The Best Democrat
alone is the road to freedom, economic equality and social welfare'
South Korea's President Kim Dae Jung.
By TODD CREWELL
Former U.S. President Richard Nixon, facing the possibility of prison
after the Watergate scandal, mused that at least he would be in
good company. Many of the great political leaders had once been
behind bars. It was a good place, Nixon said philosophically, to
think and catch up on one's reading. He was never incarcerated,
but South Korea's President Kim Dae Jung spent most of the years
between 1973 and 1982 from the time he was kidnapped in Tokyo
by the forces of the dictator Park Chung Hee to his death sentence
after the Kwangju massacre either imprisoned or under house
arrest (arriving home after an amnesty in 1979, top picture). With
only a commercial college education, he used those years productively,
soaking up knowledge from classic political tracts, ranging from
Mencius to Aristotle.
But Kim Dae Jung would not be Asia's Best Democrat had he been a
martyr alone. He is, besides being one of the great modern political
thinkers, a man of action, who has devoted his life to advancing
democracy in South Korea. That's been true since he was writing
fiery pro-democracy editorials as a young newspaper editor. He won
his first seat in parliament in 1961, only to find the National
Assembly building surrounded by tanks in the military coup that
brought Park to power. In 1971 he made the first of four bids (campaigning
in 1987, middle) for president running against Park himself.
In the initial campaign he was hit by a car, perhaps deliberately,
which makes him walk with a shuffle today.
Still, Kim Dae Jung is no ivory-tower democrat. He can be shrewd,
practical, even ruthless when he has to be. His comeback in 1997,
which marked the first peaceful transfer of power from a ruling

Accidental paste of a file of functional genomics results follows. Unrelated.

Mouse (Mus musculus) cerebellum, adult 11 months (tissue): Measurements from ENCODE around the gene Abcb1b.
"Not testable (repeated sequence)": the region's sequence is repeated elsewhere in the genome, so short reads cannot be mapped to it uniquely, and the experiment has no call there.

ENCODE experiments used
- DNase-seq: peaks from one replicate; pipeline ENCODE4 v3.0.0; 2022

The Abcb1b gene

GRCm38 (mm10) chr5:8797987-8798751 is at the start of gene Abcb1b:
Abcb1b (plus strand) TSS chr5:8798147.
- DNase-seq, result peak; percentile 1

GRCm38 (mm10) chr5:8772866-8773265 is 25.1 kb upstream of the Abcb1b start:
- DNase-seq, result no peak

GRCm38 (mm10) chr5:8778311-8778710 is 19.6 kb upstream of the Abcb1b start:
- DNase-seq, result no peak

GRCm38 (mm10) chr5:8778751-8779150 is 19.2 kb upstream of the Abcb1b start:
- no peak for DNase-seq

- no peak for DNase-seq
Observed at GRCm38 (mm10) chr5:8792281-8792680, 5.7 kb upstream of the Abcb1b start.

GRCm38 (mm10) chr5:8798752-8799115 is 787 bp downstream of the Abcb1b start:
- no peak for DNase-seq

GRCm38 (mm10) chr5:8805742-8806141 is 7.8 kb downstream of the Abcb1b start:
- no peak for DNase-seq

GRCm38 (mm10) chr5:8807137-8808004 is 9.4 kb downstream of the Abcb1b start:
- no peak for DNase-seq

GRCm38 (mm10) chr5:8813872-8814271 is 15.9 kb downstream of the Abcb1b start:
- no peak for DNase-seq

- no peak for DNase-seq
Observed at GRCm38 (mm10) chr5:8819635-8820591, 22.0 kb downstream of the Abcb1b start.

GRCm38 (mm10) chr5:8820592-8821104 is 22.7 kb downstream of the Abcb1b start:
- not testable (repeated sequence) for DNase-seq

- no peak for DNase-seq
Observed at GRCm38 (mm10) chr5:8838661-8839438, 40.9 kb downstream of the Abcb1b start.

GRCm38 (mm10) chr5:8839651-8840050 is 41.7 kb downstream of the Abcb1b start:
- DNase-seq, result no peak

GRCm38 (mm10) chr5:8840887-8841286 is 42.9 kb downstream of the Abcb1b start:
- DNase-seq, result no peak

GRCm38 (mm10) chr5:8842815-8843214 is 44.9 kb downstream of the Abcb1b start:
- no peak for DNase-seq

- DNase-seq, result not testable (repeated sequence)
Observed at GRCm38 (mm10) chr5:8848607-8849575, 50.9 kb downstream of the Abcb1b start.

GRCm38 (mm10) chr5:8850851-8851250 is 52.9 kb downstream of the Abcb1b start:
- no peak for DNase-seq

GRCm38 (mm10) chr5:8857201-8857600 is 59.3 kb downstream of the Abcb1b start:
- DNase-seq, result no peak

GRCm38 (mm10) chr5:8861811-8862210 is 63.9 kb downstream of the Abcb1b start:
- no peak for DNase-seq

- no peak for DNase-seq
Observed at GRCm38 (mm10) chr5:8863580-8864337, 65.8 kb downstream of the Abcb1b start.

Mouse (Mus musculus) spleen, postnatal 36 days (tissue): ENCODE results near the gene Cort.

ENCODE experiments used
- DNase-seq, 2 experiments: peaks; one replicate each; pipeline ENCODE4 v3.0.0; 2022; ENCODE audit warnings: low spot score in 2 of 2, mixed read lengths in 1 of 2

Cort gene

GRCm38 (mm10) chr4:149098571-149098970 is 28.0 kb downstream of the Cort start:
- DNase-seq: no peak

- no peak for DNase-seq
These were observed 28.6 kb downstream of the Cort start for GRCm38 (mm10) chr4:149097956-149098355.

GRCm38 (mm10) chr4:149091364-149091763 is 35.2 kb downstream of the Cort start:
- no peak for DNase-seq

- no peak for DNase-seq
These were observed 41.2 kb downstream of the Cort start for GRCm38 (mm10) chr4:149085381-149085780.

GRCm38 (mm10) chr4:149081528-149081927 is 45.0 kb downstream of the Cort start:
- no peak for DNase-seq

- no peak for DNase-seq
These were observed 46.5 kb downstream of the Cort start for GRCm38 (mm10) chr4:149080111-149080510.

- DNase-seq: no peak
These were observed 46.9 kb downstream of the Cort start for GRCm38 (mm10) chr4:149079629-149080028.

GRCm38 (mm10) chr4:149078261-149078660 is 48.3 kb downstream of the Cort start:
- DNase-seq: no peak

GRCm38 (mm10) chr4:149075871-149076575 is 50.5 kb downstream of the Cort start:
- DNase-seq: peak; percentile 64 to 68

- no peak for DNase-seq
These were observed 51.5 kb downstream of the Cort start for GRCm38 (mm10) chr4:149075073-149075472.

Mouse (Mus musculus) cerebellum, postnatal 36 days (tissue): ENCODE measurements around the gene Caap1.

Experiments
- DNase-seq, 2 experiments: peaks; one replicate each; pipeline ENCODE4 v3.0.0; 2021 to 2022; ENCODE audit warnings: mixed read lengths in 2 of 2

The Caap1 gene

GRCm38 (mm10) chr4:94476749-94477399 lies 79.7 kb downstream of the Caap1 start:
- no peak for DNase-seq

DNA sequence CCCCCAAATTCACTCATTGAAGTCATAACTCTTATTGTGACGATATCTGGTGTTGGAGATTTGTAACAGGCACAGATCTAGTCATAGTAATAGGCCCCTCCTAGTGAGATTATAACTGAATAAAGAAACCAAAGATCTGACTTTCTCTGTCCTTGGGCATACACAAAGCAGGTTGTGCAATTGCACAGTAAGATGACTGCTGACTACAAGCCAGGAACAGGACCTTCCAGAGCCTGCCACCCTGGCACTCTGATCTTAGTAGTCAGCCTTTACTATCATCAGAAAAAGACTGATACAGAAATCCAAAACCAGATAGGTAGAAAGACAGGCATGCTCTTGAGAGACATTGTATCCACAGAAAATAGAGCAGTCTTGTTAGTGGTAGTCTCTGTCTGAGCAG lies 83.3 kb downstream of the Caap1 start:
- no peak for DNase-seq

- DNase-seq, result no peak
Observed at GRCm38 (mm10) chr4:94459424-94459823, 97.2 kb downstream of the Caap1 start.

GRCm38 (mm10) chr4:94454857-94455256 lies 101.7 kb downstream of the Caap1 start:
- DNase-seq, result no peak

to an opposition party in South Korea's history, was a masterpiece
of political manipulation. He made an alliance with the conservative
Kim Jong Pil, the very man who had masterminded the coup that prevented
him from taking his assembly seat more than 30 years before. As
president (meeting the press, bottom), Kim Dae Jung has shown toughness
in getting his way with the legislature and Korea's large business
conglomerates, but he also has steadfastly held to his vision of
reconciliation with North Korea, known as his "sunshine policy."
He was rewarded with the historic summit meeting in Pyongyang in
It should not be said that Kim Dae Jung brought democracy to South
Korea by himself. Others prepared the ground, especially Roh Tae
Woo, who in 1987 opened the presidency to direct election, and Kim
Young Sam, a longtime democracy activist in his own right who became
in 1993 Korea's first elected civilian president in decades. Other
great Asian democrats include Corazon Aquino of the Philippines,
who helped restore democracy after the dictatorship of Ferdinand
Marcos, and Aung San Suu Kyi of Myanmar. But as a philosopher of
democracy, as an activist and finally as a successful leader, Kim
Dae Jung is in a class by himself.
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